Promoting sustainable production practices

Dr. Hardwick Tchale, senior agricultural specialist, World Bank in Vietnam

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The World Bank has worked with many CGIAR institutions. I would like to highlight two of these: the International Rice Research Institute (IRRI) and the International Livestock Research Institute (ILRI). With the IRRI, we have worked together in promoting sustainable rice production practices in the Mekong Delta, through the Vietnam Sustainable Agricultural Transformation Project (VNSAT). The IRRI has been providing technical assistance to help farmers adopt sustainable rice production technologies. With the ILRI, we have gained a lot of technical insights into livestock management as well as food safety. Its technical guidance helped us in the design of the Livestock Competitiveness and Food Safety Project, which was implemented from 2009 to 2019.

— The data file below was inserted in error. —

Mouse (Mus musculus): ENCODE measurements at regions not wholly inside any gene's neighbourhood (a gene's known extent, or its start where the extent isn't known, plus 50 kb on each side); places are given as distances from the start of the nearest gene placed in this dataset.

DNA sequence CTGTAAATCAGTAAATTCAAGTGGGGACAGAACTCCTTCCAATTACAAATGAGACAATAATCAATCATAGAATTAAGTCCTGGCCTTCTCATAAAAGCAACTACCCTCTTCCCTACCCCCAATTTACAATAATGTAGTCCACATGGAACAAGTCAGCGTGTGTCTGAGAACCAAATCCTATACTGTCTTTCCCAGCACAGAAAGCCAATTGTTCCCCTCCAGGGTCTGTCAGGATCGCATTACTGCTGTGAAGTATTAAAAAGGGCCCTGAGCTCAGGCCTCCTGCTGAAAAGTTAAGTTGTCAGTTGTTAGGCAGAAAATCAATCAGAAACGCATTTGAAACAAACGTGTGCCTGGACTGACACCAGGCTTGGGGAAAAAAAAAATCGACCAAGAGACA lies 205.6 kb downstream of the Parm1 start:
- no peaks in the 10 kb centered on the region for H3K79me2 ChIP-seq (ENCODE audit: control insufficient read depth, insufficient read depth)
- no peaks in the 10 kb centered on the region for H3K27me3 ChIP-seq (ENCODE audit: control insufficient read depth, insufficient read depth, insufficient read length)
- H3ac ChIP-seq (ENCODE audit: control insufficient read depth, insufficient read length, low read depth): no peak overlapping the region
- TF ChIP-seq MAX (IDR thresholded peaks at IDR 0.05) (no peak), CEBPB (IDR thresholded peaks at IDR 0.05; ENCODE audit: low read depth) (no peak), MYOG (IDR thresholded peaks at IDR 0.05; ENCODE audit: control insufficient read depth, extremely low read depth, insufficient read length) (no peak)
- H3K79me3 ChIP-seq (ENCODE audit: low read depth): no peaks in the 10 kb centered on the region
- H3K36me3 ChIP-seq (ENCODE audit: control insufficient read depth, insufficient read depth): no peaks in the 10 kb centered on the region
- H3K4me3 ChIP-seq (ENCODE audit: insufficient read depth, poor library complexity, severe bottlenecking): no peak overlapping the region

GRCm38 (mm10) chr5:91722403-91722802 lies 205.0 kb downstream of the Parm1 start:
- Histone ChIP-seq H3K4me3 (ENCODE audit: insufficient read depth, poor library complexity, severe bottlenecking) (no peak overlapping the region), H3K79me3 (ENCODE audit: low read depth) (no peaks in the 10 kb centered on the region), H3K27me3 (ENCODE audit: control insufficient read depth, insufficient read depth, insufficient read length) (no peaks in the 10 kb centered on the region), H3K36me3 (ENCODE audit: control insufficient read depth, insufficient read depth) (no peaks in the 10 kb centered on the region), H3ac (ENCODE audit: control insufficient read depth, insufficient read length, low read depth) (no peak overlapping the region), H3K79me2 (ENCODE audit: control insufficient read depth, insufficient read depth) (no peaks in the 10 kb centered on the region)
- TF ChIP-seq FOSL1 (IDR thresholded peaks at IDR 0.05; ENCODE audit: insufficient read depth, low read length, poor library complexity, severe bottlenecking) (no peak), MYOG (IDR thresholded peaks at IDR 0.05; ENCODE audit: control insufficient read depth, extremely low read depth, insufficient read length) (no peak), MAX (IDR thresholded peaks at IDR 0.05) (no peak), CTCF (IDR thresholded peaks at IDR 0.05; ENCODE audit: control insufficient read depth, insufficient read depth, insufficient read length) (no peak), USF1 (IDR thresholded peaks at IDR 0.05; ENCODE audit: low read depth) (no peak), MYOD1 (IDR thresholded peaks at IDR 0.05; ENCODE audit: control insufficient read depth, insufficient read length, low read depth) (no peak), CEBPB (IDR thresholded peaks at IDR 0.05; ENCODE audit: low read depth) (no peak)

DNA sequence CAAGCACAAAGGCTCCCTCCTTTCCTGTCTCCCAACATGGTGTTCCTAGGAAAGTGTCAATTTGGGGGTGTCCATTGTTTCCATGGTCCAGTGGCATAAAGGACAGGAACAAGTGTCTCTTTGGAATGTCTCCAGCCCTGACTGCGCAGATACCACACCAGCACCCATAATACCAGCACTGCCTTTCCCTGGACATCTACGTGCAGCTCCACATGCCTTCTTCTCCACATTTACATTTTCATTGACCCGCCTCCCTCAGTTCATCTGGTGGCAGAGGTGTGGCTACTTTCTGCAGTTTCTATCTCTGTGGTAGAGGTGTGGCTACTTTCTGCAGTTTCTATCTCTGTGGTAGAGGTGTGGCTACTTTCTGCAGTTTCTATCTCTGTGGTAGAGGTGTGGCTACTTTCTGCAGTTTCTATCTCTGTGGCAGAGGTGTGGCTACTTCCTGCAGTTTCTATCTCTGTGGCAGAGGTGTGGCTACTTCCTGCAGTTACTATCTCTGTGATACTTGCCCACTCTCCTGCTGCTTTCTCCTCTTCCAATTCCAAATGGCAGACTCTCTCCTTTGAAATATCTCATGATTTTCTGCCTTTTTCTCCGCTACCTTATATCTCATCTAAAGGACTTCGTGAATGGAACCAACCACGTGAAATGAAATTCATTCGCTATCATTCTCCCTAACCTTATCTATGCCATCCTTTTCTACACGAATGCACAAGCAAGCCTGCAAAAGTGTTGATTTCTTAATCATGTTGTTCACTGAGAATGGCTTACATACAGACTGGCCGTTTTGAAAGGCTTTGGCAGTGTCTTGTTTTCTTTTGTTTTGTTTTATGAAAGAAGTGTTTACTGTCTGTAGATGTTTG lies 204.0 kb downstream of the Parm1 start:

The clear strength of the CGIAR centers is their technical depth on development issues through their thorough and quality research programs. In Vietnam, the technical designs for two Ministry of Agriculture and Rural Development projects funded by the World Bank partly benefited from the technical insights and guidance from the ILRI and IRRI.

These institutions, through their research studies and publications, have over the years provided analytical evidence for some policy reforms promoting rice production practices and sustainable livestock management.